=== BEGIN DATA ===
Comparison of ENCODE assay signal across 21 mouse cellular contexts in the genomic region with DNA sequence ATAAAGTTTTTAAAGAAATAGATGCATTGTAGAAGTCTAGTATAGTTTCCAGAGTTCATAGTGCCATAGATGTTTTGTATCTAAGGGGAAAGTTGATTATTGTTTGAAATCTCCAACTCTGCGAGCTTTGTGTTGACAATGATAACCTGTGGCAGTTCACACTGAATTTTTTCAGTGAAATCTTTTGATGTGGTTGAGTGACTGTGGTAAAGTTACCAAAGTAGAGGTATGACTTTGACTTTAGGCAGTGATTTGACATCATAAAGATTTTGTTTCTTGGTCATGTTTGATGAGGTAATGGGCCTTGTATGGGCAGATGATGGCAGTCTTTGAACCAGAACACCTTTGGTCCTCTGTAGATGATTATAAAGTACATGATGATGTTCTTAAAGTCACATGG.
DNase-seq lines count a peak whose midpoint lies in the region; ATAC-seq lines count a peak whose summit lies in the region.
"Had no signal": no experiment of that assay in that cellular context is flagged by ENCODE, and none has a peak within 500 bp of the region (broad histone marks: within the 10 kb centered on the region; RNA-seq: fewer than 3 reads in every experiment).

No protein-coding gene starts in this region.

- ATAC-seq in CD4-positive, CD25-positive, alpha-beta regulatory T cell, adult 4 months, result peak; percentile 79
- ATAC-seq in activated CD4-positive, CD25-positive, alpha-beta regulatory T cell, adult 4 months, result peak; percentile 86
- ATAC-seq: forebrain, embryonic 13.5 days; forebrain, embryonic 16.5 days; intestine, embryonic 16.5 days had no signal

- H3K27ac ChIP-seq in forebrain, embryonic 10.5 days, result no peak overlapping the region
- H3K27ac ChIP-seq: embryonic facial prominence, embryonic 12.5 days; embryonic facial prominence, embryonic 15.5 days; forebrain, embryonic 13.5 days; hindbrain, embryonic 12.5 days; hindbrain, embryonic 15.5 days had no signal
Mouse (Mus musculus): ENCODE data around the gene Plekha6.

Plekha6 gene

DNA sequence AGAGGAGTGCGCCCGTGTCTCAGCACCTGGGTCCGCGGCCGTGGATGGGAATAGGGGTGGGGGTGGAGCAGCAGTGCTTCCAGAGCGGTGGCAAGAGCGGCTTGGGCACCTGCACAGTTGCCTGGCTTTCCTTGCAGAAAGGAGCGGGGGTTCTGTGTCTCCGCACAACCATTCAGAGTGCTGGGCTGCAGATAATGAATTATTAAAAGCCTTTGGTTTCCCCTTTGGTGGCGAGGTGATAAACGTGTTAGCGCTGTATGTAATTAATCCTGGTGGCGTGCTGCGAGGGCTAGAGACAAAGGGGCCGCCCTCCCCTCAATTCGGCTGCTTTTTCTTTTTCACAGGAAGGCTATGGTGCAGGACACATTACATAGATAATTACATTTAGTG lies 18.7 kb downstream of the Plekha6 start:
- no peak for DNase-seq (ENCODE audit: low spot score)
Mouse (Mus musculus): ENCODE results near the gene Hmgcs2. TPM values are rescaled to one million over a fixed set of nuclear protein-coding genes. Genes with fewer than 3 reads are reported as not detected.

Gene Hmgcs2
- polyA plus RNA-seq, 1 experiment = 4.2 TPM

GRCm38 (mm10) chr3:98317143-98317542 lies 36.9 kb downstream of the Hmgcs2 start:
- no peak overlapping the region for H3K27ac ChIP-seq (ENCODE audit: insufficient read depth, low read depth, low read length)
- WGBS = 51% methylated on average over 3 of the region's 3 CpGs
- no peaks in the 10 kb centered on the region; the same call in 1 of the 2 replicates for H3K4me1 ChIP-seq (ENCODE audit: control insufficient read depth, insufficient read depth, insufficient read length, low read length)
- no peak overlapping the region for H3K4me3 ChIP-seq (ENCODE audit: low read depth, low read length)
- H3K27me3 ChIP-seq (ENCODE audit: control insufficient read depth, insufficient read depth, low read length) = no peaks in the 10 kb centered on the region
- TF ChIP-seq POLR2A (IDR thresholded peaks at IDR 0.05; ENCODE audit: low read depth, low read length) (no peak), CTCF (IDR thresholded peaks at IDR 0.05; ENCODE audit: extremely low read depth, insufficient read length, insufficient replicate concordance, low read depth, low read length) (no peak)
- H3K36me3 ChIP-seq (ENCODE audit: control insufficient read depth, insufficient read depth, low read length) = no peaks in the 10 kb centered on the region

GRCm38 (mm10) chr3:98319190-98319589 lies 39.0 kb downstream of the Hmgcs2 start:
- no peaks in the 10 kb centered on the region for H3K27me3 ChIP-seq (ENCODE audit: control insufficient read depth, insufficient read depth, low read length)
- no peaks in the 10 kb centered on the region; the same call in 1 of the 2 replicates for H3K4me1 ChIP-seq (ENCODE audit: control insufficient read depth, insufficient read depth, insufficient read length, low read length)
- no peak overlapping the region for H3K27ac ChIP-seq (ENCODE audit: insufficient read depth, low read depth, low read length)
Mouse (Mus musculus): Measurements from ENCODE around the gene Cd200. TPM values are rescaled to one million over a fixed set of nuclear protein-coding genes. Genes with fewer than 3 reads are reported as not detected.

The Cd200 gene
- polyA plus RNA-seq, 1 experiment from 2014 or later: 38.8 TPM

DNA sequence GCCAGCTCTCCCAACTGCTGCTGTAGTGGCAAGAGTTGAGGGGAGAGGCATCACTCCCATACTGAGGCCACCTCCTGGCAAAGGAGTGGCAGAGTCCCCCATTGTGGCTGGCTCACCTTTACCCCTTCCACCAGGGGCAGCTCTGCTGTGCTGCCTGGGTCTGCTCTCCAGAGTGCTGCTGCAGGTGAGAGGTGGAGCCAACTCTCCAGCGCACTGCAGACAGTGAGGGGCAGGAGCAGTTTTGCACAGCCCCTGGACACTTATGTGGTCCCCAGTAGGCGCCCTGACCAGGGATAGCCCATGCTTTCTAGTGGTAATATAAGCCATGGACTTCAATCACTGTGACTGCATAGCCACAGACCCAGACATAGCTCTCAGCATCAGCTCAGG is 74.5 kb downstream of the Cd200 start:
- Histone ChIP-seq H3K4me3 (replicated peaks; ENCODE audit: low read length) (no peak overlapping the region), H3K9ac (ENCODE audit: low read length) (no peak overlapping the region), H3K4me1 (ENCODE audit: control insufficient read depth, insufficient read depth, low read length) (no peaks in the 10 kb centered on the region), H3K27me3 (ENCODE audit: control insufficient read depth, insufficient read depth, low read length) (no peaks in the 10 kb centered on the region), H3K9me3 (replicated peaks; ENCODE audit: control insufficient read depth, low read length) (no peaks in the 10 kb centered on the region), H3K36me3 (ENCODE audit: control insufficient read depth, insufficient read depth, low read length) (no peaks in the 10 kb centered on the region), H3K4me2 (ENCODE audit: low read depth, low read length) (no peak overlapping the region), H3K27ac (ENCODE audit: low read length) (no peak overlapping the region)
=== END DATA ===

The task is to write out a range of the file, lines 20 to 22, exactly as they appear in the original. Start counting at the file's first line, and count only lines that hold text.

- no peaks in the 10 kb centered on the region; the same call in 1 of the 2 replicates for H3K4me1 ChIP-seq (ENCODE audit: control insufficient read depth, insufficient read depth, insufficient read length, low read length)
- no peak overlapping the region for H3K4me3 ChIP-seq (ENCODE audit: low read depth, low read length)
- H3K27me3 ChIP-seq (ENCODE audit: control insufficient read depth, insufficient read depth, low read length) = no peaks in the 10 kb centered on the region